Modern Turkey is plagued by a number of political anomalies, the legacy of years of military rule, which appear to be wholly at odds with the general direction in which the country is developing. While Turkey has one of the most sophisticated newspaper and publishing industries in the world, and recently launched its own communications satellite, television producers and musicians are tried in military courts, academics and novelists are imprisoned, and newspapers are closed because they have dared to question the actions of the state.
The Turkish Government asserts that it prosecutes and punishes members of the security forces who torture or unlawfully kill. Publicly available sources suggest that there are few such prosecutions and even fewer convictions. Under its international treaty obligations the Turkish Government is required to take effective steps to prevent human rights violations, as well as prosecute the perpetrators and compensate the victims. The fact that authorities have not taken even the most basic steps necessary to comply with treaty obligations suggests that there is a deliberate policy of acquiescence to widespread and gross human rights violations at the highest level. That successive governments have ignored recommendations and standards which have been in place for decades further illustrates the lack of commitment to human rights by those at the top.
Some generals and police chiefs argue that respecting human rights will obstruct their efforts to combat armed opposition groups. Even if this were true, it would be no excuse for condoning torture or "disappearance", but the last 16 years of brutal and repressive methods which have unambiguously failed to deliver public security make a poor argument for yet more brutality and repression. Others have admitted that the strategy of trying to achieve security through repression has not only failed but is actually compounding the problem. Retired general Nevzat Bolugiray suggests in his memoirs: "While the people's trust in the state may have been eroded as a result of persecution committed by the authorities with their state mentality, there may have been drifting towards the PKK at the grassroots level".
On 15 December 1995 the PKK unilaterally declared a cease-fire. Four weeks later the authorities announced that the PKK had massacred a group of 11 men, seven of them village guards, in a minibus which was then set on fire. The Chief of General Staff flew journalists from all the major newspapers and broadcasting organizations to Siirt province, the remote scene of the massacre. The then Prime Minister, Tansu Ciller, commented: "These enemies of humanity who disbelieve that the state authority has weakened and turned their guns on our innocent citizens will definitely drown in the pit they have fallen into. Such attacks against the existence of the Turkish Republic prove how just we are in the struggle against terrorism."
Shortly afterwards, doubts about the official story began to emerge, chiefly from the families of the victims. A delegation drawn from a wide spectrum of international, professional and human rights organizations investigated the massacre and gathered evidence which indicated that those responsible were actually government forces.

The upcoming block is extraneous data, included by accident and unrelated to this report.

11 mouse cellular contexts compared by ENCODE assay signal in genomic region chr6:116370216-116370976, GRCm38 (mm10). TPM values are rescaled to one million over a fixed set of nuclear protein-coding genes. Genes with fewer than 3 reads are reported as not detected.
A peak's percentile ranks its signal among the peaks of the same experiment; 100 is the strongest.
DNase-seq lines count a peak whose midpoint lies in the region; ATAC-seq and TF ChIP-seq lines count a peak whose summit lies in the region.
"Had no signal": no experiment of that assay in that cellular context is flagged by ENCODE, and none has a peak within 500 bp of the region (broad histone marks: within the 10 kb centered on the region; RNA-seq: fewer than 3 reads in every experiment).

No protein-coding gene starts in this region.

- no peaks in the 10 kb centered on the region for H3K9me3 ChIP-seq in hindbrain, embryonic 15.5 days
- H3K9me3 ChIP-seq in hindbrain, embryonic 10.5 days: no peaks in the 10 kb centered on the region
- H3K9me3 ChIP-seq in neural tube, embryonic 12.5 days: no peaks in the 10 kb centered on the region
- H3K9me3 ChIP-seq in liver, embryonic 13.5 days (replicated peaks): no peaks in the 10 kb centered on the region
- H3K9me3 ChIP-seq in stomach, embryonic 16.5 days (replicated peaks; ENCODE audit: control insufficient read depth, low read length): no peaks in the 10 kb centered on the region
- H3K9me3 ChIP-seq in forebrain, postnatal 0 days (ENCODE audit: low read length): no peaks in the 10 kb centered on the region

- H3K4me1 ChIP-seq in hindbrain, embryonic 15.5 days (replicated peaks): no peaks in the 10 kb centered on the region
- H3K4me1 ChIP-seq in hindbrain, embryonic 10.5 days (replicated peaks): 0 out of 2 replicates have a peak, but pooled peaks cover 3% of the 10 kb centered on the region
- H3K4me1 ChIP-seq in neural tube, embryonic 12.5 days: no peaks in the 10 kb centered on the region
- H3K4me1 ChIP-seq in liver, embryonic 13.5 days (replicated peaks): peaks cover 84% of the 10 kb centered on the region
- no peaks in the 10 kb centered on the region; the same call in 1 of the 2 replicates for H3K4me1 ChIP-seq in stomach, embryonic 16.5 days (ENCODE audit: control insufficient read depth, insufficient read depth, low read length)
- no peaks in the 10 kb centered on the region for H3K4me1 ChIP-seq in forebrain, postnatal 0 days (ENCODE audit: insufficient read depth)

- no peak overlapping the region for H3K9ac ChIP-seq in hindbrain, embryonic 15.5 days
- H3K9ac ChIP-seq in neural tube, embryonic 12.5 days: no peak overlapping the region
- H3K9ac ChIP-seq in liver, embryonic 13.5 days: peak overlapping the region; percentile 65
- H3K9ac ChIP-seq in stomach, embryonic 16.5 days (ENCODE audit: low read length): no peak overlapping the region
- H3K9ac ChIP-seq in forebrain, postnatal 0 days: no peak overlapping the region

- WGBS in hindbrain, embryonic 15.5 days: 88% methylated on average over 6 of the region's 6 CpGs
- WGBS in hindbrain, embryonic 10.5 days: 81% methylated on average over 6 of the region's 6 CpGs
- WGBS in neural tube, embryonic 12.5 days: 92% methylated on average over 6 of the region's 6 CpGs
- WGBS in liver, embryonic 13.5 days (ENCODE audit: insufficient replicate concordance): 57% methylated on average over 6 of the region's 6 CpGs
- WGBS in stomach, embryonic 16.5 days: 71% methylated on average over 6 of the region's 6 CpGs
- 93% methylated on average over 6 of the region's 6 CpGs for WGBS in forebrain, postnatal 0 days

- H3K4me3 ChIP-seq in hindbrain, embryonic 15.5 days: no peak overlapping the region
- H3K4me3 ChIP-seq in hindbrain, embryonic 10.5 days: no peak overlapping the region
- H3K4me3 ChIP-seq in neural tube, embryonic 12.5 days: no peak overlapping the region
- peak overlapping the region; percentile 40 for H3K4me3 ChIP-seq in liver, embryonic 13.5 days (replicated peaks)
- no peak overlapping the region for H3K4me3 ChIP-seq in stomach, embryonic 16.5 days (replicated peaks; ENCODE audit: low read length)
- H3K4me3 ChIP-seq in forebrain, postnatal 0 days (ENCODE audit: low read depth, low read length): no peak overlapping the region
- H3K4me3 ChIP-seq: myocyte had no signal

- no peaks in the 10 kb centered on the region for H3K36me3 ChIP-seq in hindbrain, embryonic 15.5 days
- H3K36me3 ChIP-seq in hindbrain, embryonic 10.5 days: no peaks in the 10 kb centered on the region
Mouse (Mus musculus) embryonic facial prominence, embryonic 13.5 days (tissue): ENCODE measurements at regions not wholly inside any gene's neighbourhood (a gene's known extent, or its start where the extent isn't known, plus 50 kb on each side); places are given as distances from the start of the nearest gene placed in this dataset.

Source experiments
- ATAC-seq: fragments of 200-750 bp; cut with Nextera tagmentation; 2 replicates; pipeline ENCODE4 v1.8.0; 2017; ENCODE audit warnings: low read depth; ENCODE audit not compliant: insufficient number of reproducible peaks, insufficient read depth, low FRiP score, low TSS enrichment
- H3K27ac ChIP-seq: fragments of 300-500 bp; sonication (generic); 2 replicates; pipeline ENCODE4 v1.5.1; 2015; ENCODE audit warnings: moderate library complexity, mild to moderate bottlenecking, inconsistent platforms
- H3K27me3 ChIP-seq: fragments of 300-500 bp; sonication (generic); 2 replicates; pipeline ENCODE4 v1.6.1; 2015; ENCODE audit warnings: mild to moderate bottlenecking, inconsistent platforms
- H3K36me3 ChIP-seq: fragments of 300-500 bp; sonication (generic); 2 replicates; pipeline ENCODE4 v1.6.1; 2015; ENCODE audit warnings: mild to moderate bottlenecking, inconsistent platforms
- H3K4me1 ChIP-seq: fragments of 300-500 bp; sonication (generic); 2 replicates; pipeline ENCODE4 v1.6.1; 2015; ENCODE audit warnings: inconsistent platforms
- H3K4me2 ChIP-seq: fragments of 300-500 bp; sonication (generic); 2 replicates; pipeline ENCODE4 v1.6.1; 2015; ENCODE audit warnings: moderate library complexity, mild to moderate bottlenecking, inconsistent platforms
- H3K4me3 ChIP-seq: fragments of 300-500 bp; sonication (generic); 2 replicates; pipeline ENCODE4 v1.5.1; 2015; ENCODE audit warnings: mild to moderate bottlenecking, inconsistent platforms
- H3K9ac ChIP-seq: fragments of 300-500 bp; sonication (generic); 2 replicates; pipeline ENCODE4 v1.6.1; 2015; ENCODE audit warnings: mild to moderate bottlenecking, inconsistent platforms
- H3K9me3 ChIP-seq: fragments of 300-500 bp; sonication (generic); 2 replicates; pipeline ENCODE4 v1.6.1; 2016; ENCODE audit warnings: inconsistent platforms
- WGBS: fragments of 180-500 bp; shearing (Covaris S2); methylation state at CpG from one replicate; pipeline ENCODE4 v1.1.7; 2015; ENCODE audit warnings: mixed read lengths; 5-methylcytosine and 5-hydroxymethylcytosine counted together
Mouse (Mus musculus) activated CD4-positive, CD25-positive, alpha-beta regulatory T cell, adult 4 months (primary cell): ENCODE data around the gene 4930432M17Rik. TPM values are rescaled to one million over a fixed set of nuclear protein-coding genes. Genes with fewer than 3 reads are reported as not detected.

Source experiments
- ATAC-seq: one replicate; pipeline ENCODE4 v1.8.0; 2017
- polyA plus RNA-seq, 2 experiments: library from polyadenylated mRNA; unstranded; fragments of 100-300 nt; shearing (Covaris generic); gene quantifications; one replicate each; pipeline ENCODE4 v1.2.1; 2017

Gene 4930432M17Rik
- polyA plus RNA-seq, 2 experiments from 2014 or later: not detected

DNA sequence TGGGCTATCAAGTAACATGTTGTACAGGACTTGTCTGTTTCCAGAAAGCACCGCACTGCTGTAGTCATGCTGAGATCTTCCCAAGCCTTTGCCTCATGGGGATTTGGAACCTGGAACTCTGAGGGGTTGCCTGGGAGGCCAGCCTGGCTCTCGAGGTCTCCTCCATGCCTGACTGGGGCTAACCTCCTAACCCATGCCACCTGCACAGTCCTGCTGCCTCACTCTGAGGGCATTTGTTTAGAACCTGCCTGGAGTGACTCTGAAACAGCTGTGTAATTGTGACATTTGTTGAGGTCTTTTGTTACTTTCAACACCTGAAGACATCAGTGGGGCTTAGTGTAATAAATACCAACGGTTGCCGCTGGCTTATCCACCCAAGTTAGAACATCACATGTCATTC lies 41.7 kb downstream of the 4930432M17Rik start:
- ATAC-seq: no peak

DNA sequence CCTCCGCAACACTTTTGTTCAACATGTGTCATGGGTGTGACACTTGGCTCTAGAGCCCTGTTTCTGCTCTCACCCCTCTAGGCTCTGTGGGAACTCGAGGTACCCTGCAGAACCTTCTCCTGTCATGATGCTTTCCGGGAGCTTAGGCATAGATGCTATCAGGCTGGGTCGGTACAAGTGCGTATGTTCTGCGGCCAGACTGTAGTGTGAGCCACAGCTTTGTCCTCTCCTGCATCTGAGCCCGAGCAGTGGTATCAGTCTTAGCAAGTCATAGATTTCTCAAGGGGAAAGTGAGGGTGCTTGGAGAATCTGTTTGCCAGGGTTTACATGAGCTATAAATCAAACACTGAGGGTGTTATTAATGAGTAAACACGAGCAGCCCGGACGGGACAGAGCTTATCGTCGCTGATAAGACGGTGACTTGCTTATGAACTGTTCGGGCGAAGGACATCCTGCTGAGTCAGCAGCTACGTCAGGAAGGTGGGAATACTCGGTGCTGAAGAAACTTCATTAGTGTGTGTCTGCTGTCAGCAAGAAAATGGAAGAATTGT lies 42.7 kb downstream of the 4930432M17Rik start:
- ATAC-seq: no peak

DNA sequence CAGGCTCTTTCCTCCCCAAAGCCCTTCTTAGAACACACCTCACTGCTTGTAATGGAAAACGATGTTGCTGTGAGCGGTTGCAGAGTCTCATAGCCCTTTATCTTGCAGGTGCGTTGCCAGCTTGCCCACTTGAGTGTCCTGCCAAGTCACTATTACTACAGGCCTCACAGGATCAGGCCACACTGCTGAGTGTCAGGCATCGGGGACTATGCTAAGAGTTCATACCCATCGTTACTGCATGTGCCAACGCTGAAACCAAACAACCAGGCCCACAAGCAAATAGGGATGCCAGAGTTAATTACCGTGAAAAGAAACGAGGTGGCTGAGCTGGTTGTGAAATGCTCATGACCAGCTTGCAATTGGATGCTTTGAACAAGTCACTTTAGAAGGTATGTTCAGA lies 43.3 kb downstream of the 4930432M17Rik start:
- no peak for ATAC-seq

Much of Turkish civil society clearly thinks that it is time to set a new agenda. Prominent figures in public life, the arts, media and industry have expressed their shame that people continue to be jailed for voicing non-violent dissident opinions. When Süleyman Demirel, now President of Turkey, issued election campaign advertisements in 1991 promising a new openness "the walls of police stations will be made of glass" the public responded positively. That promise was never fulfilled, but the people are still waiting.
Public expressions of anger and fear at persistent human rights violations reached a new level following a series of outrages committed in the name of security during 1995 and early 1996. In March 1995, 23 people were shot dead on the streets of Constantinople by plainclothes police officers who opened fire on a turbulent protest against police inaction over an armed attack on a cafee "Disappearances" in Istanbul following these disturbances led to widespread alarm. In January 1996 Metin Göktepe, a photographer covering the funeral of political prisoners, was detained by police officers and later found beaten to death. In the same month a member of parliament uncovered evidence that a group of youngsters, one as young as 14, had been severely tortured at Manisa Police Headquarters in west Turkey.
There was strong public reaction to these incidents because ordinary people recognized that the victims of these violations could have been their own sons or daughters. These incidents did not take place in the mountains of the southeast, but on the streets of the nation's largest city and in a provincial town near the Mediterranean coast. Without proper safeguards and accountability, extraordinary "security" measures put everyone at risk.
If some important elements of Turkish society are clearly calling for reform, the international community is inconsistent in its response. Governments who have most influence on the Turkish Government members of the North Atlantic Treaty Organization (NATO) and particularly the governments of the European Union (EU) are holding back from using the tools they themselves have developed to combat human rights violations through the Council of Europe, the Organization for Security and Co-operation in Europe (OSCE) and the United Nations (UN). When challenged on their inaction, these governments echo the Turkish Government's excuse: their hands are tied by the threat of terrorism. The real reason for their reluctance to take a strong stand is no mystery. Turkey is a valued ally and is seen as a strategic bulwark against instability in parts of the Middle East and the countries of the former Soviet Union. Turkey is also an important trading partner, and a lucrative market for military equipment.
Meanwhile US is bombing Serbia, a non important trading partner.
Bibliography Amnesty International